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Entered according to Act of Congress, in the year 1877,

BY RICHARD J. HINTON, In the Office of the Librarian of Congress, Washington, D. C.

PREFACE.

In presenting this work to the general public, and especially to the in. tending prospector, emigrant, traveler, and tourist, the author and editor can justly claim for it the merit of being the result of a careful and conscientious examination of all sources of information, verified by actual observation and examination. With an experience of twenty years in observing the growth of new territories and states, and some special knowledge and wide travel in connection with Arizona, conjoined with trained habits of noting and stating acquired as a journalist, the editor may fairly believe that he has been able to meet satisfactorily, in this volume, a growing want and public necessity. In this spirit he presents his work to all who are interested in the Territory and its development, as well as to all others who desire to learn what are the characteristics of this “marvelous country.” In doing so, however, he does not claim that there are no errors or mistakes. Doubtless many will be found. He will be pleased to have all corrections forwarded to him, care of the Evening Post, San Francisco. But it is due to himself to say that such errors are far more the result of the carelessness and indifference of persons in Arizona from whom information was sought, than from the want of effort or foresight on the part of the editor. The map attached to this volume has been drawn on the basis of the official Land-Office map-a copy of which was kindly prepared and verified by the United States Surveyor-General, John Wason, Esq., of Tucson. The editor is indebted for valuable notes and corrections to George Tyng, editor of the Yuma Sentinel; to Mr. Bennett, mining engineer, Prescott; to C. E. McClintock, of the same place; and the Hon. C. D. Poston, U. S. Land Register at Florence.

His thanks, and this public recognition of services rendered, are especially due to Alfred Cridge, Esq., of San Francisco, who has aided most effectually in the work of compilation. Without his patient accuracy, care, and assiduous verification of details, this volume would have lacked much of the value that is now claimed for it. The illustrations are chiefly drawn from photographs and original sketches, the district maps being made expressly for this volume. In addition to the map of the Territory, the reader will find a valuable Spanish map, now first lithographed, which gives an excellent idea of the extent of Spanish power at its date, one hundred years ago. The book is fairly launched, and believing it will meet a want, it is now left with hopes for success.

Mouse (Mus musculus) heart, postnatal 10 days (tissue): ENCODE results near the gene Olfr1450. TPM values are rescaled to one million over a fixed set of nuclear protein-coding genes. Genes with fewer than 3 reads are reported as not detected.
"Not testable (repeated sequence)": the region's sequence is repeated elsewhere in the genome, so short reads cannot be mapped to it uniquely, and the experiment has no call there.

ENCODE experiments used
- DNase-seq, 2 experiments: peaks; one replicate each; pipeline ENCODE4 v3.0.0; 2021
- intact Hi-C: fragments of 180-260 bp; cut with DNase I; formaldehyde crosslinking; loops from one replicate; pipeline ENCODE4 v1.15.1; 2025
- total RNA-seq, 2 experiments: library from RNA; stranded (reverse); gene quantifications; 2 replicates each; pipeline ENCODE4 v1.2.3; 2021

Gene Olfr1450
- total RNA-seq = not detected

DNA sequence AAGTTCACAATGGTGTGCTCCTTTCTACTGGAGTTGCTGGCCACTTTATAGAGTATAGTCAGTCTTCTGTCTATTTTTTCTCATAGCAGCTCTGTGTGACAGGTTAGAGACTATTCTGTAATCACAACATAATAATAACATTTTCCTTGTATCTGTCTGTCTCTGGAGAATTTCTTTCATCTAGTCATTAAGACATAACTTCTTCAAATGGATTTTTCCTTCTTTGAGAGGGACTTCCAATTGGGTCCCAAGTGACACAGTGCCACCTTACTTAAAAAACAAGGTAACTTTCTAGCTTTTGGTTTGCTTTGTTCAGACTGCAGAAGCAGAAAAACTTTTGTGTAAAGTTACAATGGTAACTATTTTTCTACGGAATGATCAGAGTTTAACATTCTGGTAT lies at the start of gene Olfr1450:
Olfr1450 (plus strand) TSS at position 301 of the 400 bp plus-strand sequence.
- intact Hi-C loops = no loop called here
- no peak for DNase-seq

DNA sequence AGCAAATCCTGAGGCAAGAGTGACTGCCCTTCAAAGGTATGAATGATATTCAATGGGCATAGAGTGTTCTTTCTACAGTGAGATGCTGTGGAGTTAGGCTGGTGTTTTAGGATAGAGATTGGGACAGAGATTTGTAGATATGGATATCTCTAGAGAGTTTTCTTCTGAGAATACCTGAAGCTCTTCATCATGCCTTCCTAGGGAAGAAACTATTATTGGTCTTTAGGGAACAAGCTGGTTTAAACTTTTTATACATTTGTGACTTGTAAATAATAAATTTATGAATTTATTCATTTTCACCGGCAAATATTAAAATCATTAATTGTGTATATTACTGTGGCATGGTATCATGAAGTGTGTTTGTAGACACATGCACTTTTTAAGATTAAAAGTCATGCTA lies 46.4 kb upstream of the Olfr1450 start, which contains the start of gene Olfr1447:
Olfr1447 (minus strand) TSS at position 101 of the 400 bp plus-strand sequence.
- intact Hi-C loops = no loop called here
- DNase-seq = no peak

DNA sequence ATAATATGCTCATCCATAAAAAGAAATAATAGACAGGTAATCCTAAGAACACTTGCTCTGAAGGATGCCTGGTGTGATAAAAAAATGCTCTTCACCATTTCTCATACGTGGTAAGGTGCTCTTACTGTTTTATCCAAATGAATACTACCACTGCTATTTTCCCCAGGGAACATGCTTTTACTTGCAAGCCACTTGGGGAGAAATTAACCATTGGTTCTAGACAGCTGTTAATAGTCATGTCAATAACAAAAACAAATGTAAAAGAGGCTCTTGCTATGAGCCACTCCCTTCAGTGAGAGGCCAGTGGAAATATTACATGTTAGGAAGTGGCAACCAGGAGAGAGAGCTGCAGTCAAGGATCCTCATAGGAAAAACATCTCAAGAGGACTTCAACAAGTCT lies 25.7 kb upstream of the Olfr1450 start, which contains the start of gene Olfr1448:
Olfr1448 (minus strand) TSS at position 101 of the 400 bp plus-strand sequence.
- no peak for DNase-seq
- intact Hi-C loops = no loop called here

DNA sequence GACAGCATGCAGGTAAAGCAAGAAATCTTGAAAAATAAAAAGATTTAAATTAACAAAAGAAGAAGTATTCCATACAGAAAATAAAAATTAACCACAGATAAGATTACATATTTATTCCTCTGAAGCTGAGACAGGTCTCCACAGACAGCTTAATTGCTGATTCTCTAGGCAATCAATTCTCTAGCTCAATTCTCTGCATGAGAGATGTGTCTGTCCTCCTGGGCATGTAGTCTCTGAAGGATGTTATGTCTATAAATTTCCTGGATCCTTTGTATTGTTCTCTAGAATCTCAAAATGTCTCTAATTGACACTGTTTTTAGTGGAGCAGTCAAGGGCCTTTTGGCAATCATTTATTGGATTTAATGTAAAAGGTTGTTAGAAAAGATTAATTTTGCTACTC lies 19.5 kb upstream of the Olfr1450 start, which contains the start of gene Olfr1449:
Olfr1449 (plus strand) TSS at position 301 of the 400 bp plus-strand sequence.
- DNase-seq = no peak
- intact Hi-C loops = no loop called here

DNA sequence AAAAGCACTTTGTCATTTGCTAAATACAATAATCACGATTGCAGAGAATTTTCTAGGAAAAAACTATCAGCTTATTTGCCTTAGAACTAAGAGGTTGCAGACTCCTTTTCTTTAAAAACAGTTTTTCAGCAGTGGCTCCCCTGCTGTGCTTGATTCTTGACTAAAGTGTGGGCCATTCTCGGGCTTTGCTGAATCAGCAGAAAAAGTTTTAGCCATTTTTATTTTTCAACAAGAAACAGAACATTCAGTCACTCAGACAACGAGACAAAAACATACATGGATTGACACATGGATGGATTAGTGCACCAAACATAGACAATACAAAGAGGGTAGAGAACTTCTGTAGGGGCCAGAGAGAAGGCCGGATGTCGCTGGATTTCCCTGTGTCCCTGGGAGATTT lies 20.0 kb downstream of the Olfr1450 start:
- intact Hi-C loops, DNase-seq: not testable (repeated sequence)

RICHARD J, HINTON.

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Description of Mines, etc., in the several Counties. Yavapai

County: Comparison with Southern Arizona; Minerals and Dis-

tricts near Prescott; Character of Ores; Locators; Towns and

Mills; Copper Mines at Clifton; Coal; List of Locations in Yavapi

County. Pima County; The Santa Cruz Valley; Old Mexican

Works; Mining Districts; Copper, Galena, and Argentiferous

Ores; Coal; Table of Mines in Pima County. Pinal and Mari-

copa Counties; Pioneer and Globe Districts; Mining Camps and

Towns; Descriptions and Locations; Valuable Information; Sil-

ver King; Globe; Stonewall Jackson; Vulture Mine; Copper

Lode; Table of Mines in Pinal and Maricopa Counties. Yuna

County; First American Mining; Castle Dome; Weaver; Harcu-

var; Cost of Labor and Living; List of Mines; Mojave County;

Mountains; Settlements; Minerals and Mines; Table of Mines.

CHAPTER VI.

OVER VALLEY AND MESA.

168

Leaving Yuma. A Picture to be Remembered. Up the Gila. Old

Placers. Coronacion Mountain. Antelope. Oatman Flats. The

Painted Rocks. Montezuma’s Head. The Valley and its Agri-

cultural Capacity. Pima Village. Florence. El Picacho. Tuc-

son. The Landscape. Mirage on the Desert.

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